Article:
I went to look at the colours and get ideas, after all, I hadn’t knitted since just after dishcloth days. The orange mohair in the bargain bucket was calling to me. Why on earth wouldn’t anyone want to knit an orange jumper? And at £1 a ball, well it was criminal not to buy it, even though I hadn’t a clue how much I needed or how to make it into something I could wear. Still, a bargain is a bargain.

It turned out there wasn’t quite enough for a whole jumper, I worked that out before I started, so in my usual make-it-up-as-I-go-along fashion, I added extra colours and twisted in some fine yarn which I’d bought on an impulse with the vague idea of knitting Noel a tie. Still, it’ a one-off, and the cat seems to agree, though he was more interested in sitting on the balls of wool. Maybe next time I’ll use a pattern, I might even stick to it.

Bollywood, bindis and baggy trousers

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There’s something elegant and exotic about the fancy floaty fabrics of Asian clothes. Having worked in Bradford for the past year and admiring the colours and shapes of churidars and kameez, I was itching to have a good old girlie trying-on session.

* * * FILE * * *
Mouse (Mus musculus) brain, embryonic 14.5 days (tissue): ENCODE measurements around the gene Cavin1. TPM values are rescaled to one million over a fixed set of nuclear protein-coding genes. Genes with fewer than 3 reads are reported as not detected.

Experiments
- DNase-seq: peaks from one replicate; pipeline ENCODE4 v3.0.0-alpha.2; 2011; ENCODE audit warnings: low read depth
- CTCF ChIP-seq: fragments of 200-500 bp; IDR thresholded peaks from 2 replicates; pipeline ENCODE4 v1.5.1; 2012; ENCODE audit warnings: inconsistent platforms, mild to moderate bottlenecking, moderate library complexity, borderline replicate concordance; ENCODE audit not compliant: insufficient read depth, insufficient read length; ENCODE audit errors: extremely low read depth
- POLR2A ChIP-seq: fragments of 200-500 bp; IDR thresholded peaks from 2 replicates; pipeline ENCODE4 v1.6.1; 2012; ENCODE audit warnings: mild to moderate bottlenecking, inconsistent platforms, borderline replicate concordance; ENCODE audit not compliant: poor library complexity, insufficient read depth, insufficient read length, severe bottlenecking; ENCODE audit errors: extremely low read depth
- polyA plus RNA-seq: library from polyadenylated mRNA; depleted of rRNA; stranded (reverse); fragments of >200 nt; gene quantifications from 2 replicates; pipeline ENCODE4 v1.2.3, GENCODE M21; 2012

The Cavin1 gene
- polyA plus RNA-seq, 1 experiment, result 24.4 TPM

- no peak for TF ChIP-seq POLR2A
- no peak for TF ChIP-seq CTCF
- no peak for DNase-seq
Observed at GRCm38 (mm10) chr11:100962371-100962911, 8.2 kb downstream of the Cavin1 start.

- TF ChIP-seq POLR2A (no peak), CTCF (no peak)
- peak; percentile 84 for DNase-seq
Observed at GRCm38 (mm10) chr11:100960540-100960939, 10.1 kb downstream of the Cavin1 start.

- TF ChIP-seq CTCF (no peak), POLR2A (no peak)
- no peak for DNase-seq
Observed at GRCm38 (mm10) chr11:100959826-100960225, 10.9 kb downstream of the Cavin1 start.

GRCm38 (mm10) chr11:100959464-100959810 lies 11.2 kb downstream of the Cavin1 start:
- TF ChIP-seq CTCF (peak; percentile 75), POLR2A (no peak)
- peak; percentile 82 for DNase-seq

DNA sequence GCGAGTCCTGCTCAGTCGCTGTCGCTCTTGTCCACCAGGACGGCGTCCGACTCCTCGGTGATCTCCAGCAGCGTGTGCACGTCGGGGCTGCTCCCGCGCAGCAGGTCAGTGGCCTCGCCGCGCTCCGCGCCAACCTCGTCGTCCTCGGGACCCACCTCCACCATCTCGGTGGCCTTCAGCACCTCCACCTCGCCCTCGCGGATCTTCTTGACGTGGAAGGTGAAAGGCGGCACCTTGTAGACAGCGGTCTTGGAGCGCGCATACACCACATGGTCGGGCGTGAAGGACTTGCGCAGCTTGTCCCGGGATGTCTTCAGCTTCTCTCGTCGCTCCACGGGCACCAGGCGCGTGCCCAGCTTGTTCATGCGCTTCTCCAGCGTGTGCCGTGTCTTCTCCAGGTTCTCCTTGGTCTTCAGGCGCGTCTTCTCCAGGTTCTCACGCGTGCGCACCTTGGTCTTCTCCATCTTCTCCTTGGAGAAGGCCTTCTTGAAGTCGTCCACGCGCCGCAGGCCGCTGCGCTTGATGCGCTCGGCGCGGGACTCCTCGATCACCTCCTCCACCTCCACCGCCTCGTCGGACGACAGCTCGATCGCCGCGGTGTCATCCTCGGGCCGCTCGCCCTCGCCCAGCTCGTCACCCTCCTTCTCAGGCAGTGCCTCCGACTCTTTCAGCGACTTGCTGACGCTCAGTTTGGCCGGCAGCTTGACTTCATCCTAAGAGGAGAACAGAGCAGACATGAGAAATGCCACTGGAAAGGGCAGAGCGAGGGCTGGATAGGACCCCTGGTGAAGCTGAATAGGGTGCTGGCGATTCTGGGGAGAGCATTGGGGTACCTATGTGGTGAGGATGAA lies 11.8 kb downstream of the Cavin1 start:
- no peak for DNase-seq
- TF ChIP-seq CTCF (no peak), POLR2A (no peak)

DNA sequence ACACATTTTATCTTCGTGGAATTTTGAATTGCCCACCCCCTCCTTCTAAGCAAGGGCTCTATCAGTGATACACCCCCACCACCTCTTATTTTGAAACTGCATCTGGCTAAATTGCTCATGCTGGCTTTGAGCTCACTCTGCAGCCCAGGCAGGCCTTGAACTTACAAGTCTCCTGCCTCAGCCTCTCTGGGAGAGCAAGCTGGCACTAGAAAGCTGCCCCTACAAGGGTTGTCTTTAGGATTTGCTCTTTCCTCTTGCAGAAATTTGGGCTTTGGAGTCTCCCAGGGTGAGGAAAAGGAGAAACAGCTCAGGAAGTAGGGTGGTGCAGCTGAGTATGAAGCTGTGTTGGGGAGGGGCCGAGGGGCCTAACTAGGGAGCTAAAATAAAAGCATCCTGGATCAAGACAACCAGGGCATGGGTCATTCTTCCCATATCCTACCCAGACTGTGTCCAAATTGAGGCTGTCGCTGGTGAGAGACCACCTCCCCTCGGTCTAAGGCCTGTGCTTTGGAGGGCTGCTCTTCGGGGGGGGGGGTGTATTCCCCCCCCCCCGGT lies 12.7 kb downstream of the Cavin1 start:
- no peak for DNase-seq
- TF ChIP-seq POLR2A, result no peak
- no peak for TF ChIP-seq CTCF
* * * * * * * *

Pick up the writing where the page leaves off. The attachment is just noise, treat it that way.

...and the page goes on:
When Janan, a new designer store opened just a stone’s throw from work, it would have been rude not to pop in, dragging Kate along to cast a critical eye. Now one thing you need to know about churidars, or trousers,  is they are nicely tapered at the ankle, but spreading out like a huge great pair of sails to envelope the waist. There’s a heck of a lot of material and for some reason, maybe a shortage of elastic in the Asian clothing industry, there’s nothing to keep them up. So as I stepped out of the cubicle, I moved, the churidar didn’t, except to drop to the ground. So much for the feminine look, then. Fortunately I’ve threaded many a pair of knickers with elastic so knew what to do. Never have I had so much fabric around my waist, I could eat an entire bakery and no-one would notice my big belly.